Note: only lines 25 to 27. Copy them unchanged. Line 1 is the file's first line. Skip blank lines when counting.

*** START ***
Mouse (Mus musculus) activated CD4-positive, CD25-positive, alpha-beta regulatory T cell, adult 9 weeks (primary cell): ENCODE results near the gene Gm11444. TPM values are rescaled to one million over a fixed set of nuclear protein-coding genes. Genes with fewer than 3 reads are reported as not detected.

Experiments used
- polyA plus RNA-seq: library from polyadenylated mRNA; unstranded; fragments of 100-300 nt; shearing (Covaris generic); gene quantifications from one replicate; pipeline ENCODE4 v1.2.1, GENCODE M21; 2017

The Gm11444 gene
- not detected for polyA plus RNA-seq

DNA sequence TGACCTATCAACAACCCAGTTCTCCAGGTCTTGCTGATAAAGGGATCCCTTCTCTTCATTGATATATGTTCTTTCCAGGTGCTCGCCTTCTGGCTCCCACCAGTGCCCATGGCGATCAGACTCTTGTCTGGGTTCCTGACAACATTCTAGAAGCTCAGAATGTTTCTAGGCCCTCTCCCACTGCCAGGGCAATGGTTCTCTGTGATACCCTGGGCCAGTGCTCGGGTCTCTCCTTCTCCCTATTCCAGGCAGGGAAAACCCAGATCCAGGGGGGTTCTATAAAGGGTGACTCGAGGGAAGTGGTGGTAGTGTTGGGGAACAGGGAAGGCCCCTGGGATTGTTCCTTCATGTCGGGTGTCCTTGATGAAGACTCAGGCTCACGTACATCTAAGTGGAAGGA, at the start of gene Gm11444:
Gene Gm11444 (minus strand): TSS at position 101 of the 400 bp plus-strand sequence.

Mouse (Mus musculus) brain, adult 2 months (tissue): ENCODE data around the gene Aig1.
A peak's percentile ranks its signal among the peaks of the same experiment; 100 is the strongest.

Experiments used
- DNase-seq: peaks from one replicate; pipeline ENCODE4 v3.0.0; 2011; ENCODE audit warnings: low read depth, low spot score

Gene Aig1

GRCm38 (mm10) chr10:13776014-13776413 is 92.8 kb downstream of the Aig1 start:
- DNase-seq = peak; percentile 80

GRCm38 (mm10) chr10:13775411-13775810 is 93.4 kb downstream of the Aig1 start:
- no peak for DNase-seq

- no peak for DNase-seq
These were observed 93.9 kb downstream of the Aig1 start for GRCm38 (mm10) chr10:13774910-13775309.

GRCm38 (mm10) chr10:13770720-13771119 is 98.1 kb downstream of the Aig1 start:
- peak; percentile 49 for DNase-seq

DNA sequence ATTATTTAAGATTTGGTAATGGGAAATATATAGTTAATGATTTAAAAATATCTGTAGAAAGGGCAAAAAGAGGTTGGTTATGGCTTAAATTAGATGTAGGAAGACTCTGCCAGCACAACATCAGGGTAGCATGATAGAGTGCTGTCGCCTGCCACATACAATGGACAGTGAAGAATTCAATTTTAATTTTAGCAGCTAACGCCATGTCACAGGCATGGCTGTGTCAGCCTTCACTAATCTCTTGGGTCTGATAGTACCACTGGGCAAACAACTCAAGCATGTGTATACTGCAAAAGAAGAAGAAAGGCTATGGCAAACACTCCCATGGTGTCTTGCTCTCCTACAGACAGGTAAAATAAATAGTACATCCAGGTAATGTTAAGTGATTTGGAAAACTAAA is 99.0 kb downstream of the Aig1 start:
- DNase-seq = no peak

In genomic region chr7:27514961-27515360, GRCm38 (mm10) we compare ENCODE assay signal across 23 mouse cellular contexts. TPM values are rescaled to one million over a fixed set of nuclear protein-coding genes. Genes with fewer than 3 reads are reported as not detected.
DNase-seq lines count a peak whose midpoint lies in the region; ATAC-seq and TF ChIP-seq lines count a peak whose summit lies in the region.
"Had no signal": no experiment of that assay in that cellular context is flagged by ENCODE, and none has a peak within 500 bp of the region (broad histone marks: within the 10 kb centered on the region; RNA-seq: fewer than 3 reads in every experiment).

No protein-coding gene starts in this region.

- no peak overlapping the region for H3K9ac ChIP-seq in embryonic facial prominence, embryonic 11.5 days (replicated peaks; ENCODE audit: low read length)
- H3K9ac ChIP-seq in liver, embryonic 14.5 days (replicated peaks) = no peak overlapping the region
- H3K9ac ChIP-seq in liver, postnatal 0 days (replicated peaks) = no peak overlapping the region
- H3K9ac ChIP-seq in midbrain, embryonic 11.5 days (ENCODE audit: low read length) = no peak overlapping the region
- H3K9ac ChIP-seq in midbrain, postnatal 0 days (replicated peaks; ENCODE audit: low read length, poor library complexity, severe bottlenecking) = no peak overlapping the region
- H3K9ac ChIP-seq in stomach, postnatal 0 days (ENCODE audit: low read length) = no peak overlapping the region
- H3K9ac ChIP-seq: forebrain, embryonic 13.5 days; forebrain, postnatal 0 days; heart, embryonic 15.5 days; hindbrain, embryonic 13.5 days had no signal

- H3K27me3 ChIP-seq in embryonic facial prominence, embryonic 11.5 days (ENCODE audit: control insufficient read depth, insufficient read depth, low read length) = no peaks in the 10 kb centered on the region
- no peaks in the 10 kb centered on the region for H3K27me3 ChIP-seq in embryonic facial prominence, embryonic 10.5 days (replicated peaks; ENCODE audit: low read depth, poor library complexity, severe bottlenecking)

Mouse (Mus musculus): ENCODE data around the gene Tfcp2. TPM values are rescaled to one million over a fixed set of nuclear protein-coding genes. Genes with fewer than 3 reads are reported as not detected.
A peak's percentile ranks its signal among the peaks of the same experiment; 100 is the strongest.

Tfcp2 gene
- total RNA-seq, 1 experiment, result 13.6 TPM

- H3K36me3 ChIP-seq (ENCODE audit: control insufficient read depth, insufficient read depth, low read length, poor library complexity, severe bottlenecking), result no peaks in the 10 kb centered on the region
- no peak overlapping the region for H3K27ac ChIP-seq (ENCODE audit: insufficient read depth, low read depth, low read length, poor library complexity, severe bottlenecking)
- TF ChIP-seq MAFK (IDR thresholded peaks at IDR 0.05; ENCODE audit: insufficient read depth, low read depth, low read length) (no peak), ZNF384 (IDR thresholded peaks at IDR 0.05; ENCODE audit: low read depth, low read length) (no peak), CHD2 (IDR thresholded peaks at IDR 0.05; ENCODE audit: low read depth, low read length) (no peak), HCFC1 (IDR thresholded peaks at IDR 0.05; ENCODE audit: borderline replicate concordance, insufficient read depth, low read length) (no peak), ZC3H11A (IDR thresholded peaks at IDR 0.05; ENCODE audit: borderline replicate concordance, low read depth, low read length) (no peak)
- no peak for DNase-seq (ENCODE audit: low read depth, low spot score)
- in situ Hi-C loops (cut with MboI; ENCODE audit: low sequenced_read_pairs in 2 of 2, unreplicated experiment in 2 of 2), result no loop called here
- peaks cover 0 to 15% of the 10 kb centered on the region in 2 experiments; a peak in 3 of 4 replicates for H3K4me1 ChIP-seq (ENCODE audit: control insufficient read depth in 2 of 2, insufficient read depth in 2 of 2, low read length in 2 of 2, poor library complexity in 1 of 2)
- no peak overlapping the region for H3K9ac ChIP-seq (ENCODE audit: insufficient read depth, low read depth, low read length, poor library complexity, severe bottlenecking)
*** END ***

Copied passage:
"Had no signal": no experiment of that assay in that cellular context is flagged by ENCODE, and none has a peak within 500 bp of the region (broad histone marks: within the 10 kb centered on the region; RNA-seq: fewer than 3 reads in every experiment).

No protein-coding gene starts in this region.

- no peak overlapping the region for H3K9ac ChIP-seq in embryonic facial prominence, embryonic 11.5 days (replicated peaks; ENCODE audit: low read length)